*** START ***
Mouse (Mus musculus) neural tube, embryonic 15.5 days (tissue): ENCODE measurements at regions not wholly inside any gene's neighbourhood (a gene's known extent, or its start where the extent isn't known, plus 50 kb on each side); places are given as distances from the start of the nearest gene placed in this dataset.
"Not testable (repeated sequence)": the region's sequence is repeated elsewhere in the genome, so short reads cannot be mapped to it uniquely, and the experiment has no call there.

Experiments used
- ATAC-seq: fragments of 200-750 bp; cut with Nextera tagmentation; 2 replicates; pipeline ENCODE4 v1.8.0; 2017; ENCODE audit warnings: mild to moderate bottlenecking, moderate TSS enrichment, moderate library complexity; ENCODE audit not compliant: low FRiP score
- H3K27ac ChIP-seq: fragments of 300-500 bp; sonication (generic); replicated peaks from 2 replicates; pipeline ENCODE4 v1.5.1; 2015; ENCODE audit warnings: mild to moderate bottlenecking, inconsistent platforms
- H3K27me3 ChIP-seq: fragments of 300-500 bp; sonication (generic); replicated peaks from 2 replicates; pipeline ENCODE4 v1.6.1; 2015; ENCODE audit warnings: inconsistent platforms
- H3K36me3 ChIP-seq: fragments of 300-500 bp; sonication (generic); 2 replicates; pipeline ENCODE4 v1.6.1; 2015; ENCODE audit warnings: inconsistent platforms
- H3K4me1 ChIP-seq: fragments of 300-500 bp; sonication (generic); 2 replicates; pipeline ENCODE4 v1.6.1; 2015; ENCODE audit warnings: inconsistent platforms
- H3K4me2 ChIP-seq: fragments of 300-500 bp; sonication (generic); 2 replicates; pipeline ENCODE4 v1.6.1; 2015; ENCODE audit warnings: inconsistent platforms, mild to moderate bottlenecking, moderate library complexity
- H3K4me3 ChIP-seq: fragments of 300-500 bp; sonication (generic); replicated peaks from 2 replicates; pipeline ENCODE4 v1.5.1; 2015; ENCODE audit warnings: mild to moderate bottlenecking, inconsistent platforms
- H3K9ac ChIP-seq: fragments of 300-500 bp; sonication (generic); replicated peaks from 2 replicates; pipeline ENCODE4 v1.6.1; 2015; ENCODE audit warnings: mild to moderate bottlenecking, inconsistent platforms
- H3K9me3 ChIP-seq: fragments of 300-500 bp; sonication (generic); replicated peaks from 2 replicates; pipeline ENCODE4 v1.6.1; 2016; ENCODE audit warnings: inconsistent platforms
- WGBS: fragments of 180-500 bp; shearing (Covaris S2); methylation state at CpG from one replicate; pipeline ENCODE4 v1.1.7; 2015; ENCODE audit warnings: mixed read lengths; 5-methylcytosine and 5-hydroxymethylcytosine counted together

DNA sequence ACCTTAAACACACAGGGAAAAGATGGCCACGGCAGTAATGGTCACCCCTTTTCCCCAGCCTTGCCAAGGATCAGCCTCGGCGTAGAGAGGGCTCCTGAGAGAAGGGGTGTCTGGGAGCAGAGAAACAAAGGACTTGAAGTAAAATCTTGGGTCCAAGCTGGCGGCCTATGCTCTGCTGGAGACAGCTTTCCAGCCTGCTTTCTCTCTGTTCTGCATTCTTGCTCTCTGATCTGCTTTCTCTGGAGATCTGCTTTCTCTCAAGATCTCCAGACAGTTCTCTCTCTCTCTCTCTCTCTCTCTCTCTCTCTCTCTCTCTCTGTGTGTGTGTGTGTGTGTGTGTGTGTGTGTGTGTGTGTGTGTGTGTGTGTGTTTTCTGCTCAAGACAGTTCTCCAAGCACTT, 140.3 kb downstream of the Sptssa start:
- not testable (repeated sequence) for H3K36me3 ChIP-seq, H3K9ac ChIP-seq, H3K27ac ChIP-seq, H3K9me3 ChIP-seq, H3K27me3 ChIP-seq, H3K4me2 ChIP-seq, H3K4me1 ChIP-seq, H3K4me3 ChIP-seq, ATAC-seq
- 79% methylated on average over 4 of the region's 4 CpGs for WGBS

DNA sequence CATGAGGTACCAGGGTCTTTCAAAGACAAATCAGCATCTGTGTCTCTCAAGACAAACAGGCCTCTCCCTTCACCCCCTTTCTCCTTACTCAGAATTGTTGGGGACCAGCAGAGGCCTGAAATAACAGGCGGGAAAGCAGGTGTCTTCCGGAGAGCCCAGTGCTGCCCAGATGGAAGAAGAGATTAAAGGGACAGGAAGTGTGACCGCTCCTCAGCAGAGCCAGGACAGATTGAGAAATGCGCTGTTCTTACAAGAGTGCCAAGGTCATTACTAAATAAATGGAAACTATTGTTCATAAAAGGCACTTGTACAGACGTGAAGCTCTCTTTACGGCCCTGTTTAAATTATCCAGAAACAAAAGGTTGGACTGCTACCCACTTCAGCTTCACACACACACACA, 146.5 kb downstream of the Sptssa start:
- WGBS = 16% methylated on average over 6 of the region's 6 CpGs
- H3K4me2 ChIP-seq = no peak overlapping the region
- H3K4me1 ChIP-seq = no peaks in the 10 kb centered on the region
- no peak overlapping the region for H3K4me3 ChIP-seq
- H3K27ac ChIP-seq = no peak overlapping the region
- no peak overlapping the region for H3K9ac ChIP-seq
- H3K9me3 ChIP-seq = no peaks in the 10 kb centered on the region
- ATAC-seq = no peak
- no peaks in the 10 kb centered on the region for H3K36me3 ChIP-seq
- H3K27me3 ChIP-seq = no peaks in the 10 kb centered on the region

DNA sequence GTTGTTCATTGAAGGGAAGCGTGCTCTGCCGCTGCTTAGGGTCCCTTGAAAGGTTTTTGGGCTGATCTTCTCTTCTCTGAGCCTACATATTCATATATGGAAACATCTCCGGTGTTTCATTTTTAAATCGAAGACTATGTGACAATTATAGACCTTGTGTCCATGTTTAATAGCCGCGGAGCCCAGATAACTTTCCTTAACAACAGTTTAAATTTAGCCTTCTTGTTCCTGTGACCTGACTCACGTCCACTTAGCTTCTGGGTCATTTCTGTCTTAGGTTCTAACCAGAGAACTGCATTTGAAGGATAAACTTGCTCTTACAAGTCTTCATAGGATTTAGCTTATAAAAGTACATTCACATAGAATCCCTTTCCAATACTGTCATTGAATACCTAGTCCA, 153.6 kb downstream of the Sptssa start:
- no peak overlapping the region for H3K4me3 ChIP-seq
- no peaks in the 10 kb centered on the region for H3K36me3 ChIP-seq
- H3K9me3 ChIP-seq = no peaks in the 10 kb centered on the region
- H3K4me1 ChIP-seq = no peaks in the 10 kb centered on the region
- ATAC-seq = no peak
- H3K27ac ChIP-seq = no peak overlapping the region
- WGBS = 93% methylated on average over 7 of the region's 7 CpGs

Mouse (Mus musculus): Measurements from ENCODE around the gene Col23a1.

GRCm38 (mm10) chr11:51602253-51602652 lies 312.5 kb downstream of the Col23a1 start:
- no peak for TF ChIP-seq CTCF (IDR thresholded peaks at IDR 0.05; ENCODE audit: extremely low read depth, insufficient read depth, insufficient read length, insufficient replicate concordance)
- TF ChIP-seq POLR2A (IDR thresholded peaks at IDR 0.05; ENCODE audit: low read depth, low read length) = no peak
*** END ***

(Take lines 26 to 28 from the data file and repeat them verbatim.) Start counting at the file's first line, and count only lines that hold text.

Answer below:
- no peaks in the 10 kb centered on the region for H3K36me3 ChIP-seq
- H3K27me3 ChIP-seq = no peaks in the 10 kb centered on the region

DNA sequence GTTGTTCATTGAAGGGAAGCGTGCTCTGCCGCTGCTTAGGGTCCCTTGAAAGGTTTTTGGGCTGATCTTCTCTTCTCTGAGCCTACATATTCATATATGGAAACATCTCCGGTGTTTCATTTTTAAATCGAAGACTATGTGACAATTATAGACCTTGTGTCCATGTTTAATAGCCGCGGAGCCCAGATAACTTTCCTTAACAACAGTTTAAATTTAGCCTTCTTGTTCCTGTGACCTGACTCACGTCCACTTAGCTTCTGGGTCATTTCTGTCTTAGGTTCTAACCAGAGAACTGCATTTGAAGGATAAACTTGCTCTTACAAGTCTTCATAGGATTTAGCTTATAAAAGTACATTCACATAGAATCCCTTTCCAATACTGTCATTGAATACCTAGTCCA, 153.6 kb downstream of the Sptssa start: